Archive for November, 2010
Thursday, November 25th, 2010
Cultivating a more ’spiritual’ life can lead to greater peace of mind, less stress and better health.
Stress has long been associated with increased risk for illness including serious health problems such as heart disease. The reason? Stress, particularly if it is chronic or prolonged, can weaken the immune system. It can also lead to excessive use of alcohol and drugs which decreases productivity, depression and a lower quality of life in general.
While a certain amount of stress is inevitable (and to some degree, it can be argued, a positive force for motivation), healthier lifestyle habits — such as regular exercise, a nutritious diet, adequate sleep and strong social connections — can help you to manage dangerous levels of stress without using alcohol or drugs as a means of lessening your level of stress.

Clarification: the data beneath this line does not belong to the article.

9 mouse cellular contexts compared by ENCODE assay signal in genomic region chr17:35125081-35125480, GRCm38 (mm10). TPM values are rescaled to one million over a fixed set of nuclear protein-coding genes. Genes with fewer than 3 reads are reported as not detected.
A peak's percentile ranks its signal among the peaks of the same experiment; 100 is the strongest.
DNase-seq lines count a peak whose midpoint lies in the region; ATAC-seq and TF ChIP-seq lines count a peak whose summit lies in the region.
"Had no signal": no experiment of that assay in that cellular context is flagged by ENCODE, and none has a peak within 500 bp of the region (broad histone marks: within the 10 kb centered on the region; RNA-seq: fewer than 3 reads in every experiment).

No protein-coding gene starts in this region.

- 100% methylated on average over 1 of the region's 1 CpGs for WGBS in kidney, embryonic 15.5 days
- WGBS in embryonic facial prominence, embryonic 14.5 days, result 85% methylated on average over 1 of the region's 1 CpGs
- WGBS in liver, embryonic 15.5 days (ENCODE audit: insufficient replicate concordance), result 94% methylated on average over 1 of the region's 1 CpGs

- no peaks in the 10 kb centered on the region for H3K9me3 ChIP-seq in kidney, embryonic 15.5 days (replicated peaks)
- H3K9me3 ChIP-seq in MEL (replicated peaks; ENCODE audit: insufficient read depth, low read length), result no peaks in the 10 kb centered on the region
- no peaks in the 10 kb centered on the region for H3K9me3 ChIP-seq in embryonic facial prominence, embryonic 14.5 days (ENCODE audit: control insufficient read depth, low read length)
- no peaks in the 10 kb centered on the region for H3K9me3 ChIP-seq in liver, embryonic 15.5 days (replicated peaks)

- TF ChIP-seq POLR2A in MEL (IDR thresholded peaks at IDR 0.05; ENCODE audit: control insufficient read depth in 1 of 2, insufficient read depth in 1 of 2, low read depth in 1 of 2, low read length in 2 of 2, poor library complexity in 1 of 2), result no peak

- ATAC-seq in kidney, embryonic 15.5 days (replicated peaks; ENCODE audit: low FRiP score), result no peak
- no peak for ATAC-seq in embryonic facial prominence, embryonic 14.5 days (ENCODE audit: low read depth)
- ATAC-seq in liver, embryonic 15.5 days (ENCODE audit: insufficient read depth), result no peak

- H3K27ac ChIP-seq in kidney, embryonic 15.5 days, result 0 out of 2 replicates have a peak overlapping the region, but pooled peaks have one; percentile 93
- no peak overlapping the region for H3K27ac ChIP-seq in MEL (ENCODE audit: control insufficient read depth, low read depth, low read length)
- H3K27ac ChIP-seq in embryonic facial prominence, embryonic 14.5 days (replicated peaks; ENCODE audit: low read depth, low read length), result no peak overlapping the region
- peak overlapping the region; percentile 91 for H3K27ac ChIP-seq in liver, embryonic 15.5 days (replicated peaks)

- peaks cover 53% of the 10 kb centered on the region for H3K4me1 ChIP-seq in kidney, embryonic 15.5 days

Another way to relieve stress, experts say, may have something to do with spirituality. While studies on the effects of religious belief and prayer on health and healing have produced mixed results, experts say that living a more ‘spiritual’ life can lead to better stress relief and overall mental health.
So what exactly is spirituality? While it can mean different things to different people, at its core, spirituality is generally thought to be what helps to give a person’s life context. It is not necessarily connected to specific religious worship or belief, but instead is the sum total of a person’s individual value system, connections with others, and search for life’s meaning. Spirituality can be manifested in a variety of ways including religious observance, meditation, prayer, family life, nature, music or art.
How is it good for you?
Spirituality offers a myriad of benefits for stress relief and overall mental health. According to the Mayo Clinic, it can help by:
Providing a sense of purpose. Cultivating your spirituality can help you define what is most meaningful in your life. And if you are able to identify and stay focused on what’s truly important to you, it becomes easier to put things that are less important in perspective and thereby, reduce stress.